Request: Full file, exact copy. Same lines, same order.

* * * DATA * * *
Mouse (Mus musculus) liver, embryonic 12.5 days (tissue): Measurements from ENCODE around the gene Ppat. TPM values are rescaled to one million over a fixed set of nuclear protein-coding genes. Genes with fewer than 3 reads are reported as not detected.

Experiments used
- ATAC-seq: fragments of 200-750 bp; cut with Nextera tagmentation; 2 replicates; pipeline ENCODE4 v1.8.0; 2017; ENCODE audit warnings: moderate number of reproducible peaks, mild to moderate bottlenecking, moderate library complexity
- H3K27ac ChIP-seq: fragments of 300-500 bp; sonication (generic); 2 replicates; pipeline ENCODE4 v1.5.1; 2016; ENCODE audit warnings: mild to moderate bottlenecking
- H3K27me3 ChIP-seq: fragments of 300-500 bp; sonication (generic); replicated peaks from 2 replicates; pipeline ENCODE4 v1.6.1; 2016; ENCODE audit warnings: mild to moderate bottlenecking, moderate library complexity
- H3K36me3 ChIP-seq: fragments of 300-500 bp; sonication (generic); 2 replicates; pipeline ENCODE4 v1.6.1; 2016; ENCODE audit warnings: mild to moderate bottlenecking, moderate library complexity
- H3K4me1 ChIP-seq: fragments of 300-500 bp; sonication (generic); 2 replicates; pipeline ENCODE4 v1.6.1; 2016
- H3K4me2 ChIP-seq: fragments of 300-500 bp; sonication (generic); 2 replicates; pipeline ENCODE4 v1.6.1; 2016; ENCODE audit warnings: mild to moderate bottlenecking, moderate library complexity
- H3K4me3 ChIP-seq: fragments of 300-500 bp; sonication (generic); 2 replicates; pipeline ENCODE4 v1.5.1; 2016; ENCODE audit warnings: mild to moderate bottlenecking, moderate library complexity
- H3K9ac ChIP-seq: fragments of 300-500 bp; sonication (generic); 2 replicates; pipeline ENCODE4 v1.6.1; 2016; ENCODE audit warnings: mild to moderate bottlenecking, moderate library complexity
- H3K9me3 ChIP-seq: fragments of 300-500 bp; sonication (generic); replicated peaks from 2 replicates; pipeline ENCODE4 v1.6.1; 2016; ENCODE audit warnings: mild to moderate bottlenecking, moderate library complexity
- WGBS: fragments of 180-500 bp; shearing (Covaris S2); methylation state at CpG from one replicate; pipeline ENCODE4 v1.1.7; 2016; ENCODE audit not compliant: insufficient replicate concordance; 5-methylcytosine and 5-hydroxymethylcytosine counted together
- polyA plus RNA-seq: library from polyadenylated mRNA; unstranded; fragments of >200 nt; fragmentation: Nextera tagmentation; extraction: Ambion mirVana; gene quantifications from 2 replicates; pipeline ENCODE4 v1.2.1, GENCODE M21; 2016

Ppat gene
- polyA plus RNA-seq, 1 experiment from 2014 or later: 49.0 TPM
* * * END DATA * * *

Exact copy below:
Mouse (Mus musculus) liver, embryonic 12.5 days (tissue): Measurements from ENCODE around the gene Ppat. TPM values are rescaled to one million over a fixed set of nuclear protein-coding genes. Genes with fewer than 3 reads are reported as not detected.

Experiments used
- ATAC-seq: fragments of 200-750 bp; cut with Nextera tagmentation; 2 replicates; pipeline ENCODE4 v1.8.0; 2017; ENCODE audit warnings: moderate number of reproducible peaks, mild to moderate bottlenecking, moderate library complexity
- H3K27ac ChIP-seq: fragments of 300-500 bp; sonication (generic); 2 replicates; pipeline ENCODE4 v1.5.1; 2016; ENCODE audit warnings: mild to moderate bottlenecking
- H3K27me3 ChIP-seq: fragments of 300-500 bp; sonication (generic); replicated peaks from 2 replicates; pipeline ENCODE4 v1.6.1; 2016; ENCODE audit warnings: mild to moderate bottlenecking, moderate library complexity
- H3K36me3 ChIP-seq: fragments of 300-500 bp; sonication (generic); 2 replicates; pipeline ENCODE4 v1.6.1; 2016; ENCODE audit warnings: mild to moderate bottlenecking, moderate library complexity
- H3K4me1 ChIP-seq: fragments of 300-500 bp; sonication (generic); 2 replicates; pipeline ENCODE4 v1.6.1; 2016
- H3K4me2 ChIP-seq: fragments of 300-500 bp; sonication (generic); 2 replicates; pipeline ENCODE4 v1.6.1; 2016; ENCODE audit warnings: mild to moderate bottlenecking, moderate library complexity
- H3K4me3 ChIP-seq: fragments of 300-500 bp; sonication (generic); 2 replicates; pipeline ENCODE4 v1.5.1; 2016; ENCODE audit warnings: mild to moderate bottlenecking, moderate library complexity
- H3K9ac ChIP-seq: fragments of 300-500 bp; sonication (generic); 2 replicates; pipeline ENCODE4 v1.6.1; 2016; ENCODE audit warnings: mild to moderate bottlenecking, moderate library complexity
- H3K9me3 ChIP-seq: fragments of 300-500 bp; sonication (generic); replicated peaks from 2 replicates; pipeline ENCODE4 v1.6.1; 2016; ENCODE audit warnings: mild to moderate bottlenecking, moderate library complexity
- WGBS: fragments of 180-500 bp; shearing (Covaris S2); methylation state at CpG from one replicate; pipeline ENCODE4 v1.1.7; 2016; ENCODE audit not compliant: insufficient replicate concordance; 5-methylcytosine and 5-hydroxymethylcytosine counted together
- polyA plus RNA-seq: library from polyadenylated mRNA; unstranded; fragments of >200 nt; fragmentation: Nextera tagmentation; extraction: Ambion mirVana; gene quantifications from 2 replicates; pipeline ENCODE4 v1.2.1, GENCODE M21; 2016

Ppat gene
- polyA plus RNA-seq, 1 experiment from 2014 or later: 49.0 TPM